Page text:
SINGAPORE – The agricultural sector is responsible for an enormous amount of greenhouse gas emissions – equivalent to emissions from all the world’s electricity generation, said Nobel laureate Steven Chu.
Therefore, there is a need to transform the sector – through a fourth agricultural revolution – where higher crop yields to feed the world’s population are produced sustainably without the use of fertilizers or insecticides.
Professor Chu, Professor of Molecular and Cellular Physiology and Energy Sciences and Engineering at Stanford University, spoke to The Straits Times on September 13 at the Nobel Prize Dialogue 2022: The Future We Want Together.
The event took place at Raffles City Convention Centre, where Nobel laureates, students and other experts came together to discuss how to improve people’s lives and build a better future. It was organized by the Yong Loo Lin School of Medicine, National University of Singapore.
Prof. Chu, 74, American, noted how previous agricultural revolutions helped the world’s population thrive through the domestication of animals, the cultivation of staple crops and the use of fertilizers to increase crop yields.
“But there have also been unintended consequences – it takes a lot of energy to produce fertilizer, and fertilizer runoff (into rivers and streams) is a powerful greenhouse gas effect,” he added.
Fertilizer runoff releases nitrous oxide, which has a warming potential about 300 times greater than carbon dioxide.
Some solutions are tested, such as B. Creating microbes that can take nitrogen from the soil to feed crops like corn, wheat, and rice, eliminating the need for fertilizers.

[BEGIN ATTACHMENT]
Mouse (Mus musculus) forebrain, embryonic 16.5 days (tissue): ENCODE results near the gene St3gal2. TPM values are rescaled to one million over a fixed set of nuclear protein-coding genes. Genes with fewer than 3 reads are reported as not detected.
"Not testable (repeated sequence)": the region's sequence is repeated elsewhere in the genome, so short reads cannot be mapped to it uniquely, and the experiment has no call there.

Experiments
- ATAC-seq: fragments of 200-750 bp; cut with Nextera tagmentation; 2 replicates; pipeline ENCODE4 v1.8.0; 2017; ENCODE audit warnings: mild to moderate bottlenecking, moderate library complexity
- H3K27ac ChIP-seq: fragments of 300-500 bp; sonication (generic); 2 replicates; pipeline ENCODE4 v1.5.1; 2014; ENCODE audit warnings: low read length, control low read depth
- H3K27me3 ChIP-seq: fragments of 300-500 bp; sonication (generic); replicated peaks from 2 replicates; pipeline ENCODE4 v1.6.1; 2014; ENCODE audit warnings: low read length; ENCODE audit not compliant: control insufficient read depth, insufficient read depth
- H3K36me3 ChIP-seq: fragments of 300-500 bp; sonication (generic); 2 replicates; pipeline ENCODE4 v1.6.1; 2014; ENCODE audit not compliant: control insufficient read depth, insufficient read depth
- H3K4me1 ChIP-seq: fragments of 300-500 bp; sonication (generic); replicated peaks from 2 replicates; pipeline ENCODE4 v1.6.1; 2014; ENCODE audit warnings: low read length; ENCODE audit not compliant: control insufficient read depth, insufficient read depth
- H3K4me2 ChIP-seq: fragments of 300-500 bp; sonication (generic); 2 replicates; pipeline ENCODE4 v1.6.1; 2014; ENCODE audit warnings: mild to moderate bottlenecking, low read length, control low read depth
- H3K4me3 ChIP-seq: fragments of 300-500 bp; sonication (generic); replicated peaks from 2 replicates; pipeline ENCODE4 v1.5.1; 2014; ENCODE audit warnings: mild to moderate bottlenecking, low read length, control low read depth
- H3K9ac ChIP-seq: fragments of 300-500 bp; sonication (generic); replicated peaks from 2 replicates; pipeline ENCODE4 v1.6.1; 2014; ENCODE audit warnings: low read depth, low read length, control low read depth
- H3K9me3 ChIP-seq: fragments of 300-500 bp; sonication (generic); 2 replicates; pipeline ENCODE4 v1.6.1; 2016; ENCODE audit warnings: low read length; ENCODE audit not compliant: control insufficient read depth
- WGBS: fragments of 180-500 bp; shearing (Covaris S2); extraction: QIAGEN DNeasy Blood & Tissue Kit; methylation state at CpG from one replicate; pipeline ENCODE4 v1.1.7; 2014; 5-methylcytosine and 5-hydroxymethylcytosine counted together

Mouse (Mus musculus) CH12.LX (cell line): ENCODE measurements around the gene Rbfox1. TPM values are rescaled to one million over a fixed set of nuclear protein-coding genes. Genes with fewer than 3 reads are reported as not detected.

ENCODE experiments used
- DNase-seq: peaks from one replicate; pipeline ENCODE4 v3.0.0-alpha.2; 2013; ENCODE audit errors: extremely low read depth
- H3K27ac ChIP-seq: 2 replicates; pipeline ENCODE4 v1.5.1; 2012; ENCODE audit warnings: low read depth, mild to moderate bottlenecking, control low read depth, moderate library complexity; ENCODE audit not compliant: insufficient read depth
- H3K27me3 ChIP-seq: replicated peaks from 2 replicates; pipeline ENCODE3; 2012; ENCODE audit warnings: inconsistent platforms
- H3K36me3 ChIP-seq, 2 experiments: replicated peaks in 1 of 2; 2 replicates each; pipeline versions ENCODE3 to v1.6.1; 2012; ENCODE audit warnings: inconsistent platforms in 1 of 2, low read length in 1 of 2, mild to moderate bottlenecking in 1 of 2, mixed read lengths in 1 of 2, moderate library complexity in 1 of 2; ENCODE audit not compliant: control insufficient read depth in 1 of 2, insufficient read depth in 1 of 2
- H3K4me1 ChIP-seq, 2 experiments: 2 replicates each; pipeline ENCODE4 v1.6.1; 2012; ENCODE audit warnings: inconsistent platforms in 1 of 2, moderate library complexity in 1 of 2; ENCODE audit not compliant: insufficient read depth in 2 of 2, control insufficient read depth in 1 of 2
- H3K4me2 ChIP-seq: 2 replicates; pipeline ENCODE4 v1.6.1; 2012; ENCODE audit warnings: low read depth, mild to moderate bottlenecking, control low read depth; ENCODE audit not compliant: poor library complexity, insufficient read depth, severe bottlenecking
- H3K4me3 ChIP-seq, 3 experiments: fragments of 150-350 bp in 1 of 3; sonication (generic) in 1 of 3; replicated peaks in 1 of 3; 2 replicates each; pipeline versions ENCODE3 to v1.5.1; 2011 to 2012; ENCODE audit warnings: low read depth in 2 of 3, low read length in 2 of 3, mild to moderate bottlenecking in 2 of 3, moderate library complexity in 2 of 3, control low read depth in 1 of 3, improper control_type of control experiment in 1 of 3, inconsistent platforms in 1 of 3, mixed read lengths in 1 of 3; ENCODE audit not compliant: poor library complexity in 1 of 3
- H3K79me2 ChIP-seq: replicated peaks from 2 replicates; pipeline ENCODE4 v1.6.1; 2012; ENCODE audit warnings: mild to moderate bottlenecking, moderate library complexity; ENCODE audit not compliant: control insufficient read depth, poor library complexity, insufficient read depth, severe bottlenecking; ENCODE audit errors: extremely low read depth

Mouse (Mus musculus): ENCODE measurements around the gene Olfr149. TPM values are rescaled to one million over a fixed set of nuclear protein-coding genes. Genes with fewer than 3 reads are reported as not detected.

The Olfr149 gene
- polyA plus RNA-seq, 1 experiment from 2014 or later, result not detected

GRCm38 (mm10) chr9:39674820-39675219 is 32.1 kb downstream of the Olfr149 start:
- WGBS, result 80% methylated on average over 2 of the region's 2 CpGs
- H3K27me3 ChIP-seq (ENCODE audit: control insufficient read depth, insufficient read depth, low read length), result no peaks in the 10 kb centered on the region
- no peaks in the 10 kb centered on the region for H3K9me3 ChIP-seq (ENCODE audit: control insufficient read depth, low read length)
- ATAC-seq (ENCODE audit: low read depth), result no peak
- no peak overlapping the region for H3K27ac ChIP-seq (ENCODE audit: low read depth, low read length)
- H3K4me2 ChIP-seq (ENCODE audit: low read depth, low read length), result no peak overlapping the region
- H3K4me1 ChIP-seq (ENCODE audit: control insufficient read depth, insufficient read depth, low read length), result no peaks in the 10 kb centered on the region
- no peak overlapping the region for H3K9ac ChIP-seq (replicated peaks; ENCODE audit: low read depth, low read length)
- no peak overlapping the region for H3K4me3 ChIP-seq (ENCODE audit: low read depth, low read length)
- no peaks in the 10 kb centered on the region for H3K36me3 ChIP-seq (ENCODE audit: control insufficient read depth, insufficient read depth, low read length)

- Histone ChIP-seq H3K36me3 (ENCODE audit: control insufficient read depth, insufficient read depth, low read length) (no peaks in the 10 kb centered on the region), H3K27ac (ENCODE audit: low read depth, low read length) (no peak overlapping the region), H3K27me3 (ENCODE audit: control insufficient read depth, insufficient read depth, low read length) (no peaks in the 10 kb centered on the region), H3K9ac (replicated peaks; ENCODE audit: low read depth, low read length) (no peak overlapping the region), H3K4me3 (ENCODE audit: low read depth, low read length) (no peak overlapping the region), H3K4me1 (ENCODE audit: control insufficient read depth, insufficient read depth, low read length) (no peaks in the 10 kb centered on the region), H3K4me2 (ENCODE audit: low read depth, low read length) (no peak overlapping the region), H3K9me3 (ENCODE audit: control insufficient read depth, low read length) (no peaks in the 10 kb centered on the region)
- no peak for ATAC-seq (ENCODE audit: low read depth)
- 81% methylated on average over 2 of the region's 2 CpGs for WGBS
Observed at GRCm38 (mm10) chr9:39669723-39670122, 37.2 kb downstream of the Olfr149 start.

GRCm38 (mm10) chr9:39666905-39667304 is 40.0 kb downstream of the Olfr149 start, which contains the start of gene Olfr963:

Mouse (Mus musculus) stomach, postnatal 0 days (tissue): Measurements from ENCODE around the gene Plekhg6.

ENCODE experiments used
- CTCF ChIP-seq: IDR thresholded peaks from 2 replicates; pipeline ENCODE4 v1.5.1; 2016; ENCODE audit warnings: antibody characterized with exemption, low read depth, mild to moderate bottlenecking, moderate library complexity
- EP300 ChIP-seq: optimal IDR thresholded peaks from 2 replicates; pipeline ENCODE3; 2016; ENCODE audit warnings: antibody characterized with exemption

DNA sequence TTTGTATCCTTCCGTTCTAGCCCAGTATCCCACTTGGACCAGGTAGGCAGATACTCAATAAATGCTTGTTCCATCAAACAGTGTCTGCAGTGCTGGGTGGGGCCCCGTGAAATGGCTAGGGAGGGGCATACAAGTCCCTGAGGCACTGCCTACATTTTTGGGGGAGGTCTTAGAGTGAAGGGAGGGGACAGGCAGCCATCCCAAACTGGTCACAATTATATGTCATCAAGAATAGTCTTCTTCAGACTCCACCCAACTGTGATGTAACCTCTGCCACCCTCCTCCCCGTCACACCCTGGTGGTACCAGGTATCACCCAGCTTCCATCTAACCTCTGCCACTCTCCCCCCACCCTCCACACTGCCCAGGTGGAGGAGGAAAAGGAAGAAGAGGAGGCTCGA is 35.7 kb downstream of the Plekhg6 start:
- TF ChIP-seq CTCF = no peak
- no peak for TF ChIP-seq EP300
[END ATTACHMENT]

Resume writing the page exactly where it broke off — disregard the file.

This has already been tried on a small scale in the United States, where 50 percent of the fertilizer needed to grow corn has been replaced with microbes on some farms. However, this is unlikely to develop on a larger scale until it is profitable for farmers, according to Prof. Chu.
To prevent less methane being released by cow regurgitation, it’s also possible to reduce the number of microbes found in cattle by 90 percent, perhaps with a change in diet or vaccination, he said.
Prof. Chu served as US Secretary of Energy from 2009 to 2013 and helped implement then-President Barack Obama’s agenda to invest in clean energy, reduce US dependence on foreign oil, and address the global climate crisis.
Prof. Chu helped spur the development of a funding agency called Advanced Research Projects For Energy, which invested in projects like accelerating the development of solar energy to reduce its costs.
“In 2010, we had a crazy ambition to cut (the cost of solar) by a quarter in 10 years, and we managed to get it to a quarter in seven years,” he said. The feat required a detailed roadmap and required close collaboration with the industry.